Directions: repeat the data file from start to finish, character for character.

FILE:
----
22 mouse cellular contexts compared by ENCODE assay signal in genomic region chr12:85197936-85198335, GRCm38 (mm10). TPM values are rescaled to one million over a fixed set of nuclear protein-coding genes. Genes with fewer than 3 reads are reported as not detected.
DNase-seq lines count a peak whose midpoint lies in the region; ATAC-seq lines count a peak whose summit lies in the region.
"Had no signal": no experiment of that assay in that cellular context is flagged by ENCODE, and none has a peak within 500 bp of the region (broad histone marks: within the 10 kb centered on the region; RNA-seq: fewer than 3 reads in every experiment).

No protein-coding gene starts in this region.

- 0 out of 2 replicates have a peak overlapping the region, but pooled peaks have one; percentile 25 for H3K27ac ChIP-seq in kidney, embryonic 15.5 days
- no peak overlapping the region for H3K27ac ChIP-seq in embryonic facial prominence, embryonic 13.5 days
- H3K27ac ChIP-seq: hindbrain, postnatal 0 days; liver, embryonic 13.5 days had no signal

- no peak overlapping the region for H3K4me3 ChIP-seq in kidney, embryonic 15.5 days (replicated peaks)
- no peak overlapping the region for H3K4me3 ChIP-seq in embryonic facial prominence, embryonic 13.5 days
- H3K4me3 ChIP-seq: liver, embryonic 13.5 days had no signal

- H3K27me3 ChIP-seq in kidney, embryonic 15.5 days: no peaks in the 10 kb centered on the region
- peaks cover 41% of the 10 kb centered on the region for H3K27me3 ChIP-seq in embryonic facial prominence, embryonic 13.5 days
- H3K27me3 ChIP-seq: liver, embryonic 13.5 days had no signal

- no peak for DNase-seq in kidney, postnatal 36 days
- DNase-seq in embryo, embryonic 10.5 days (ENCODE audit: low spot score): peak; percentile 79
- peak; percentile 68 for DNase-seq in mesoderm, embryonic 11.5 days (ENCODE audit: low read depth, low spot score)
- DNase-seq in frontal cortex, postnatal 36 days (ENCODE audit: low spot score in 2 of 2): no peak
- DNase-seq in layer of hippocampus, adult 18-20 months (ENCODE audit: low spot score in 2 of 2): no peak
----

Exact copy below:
22 mouse cellular contexts compared by ENCODE assay signal in genomic region chr12:85197936-85198335, GRCm38 (mm10). TPM values are rescaled to one million over a fixed set of nuclear protein-coding genes. Genes with fewer than 3 reads are reported as not detected.
DNase-seq lines count a peak whose midpoint lies in the region; ATAC-seq lines count a peak whose summit lies in the region.
"Had no signal": no experiment of that assay in that cellular context is flagged by ENCODE, and none has a peak within 500 bp of the region (broad histone marks: within the 10 kb centered on the region; RNA-seq: fewer than 3 reads in every experiment).

No protein-coding gene starts in this region.

- 0 out of 2 replicates have a peak overlapping the region, but pooled peaks have one; percentile 25 for H3K27ac ChIP-seq in kidney, embryonic 15.5 days
- no peak overlapping the region for H3K27ac ChIP-seq in embryonic facial prominence, embryonic 13.5 days
- H3K27ac ChIP-seq: hindbrain, postnatal 0 days; liver, embryonic 13.5 days had no signal

- no peak overlapping the region for H3K4me3 ChIP-seq in kidney, embryonic 15.5 days (replicated peaks)
- no peak overlapping the region for H3K4me3 ChIP-seq in embryonic facial prominence, embryonic 13.5 days
- H3K4me3 ChIP-seq: liver, embryonic 13.5 days had no signal

- H3K27me3 ChIP-seq in kidney, embryonic 15.5 days: no peaks in the 10 kb centered on the region
- peaks cover 41% of the 10 kb centered on the region for H3K27me3 ChIP-seq in embryonic facial prominence, embryonic 13.5 days
- H3K27me3 ChIP-seq: liver, embryonic 13.5 days had no signal

- no peak for DNase-seq in kidney, postnatal 36 days
- DNase-seq in embryo, embryonic 10.5 days (ENCODE audit: low spot score): peak; percentile 79
- peak; percentile 68 for DNase-seq in mesoderm, embryonic 11.5 days (ENCODE audit: low read depth, low spot score)
- DNase-seq in frontal cortex, postnatal 36 days (ENCODE audit: low spot score in 2 of 2): no peak
- DNase-seq in layer of hippocampus, adult 18-20 months (ENCODE audit: low spot score in 2 of 2): no peak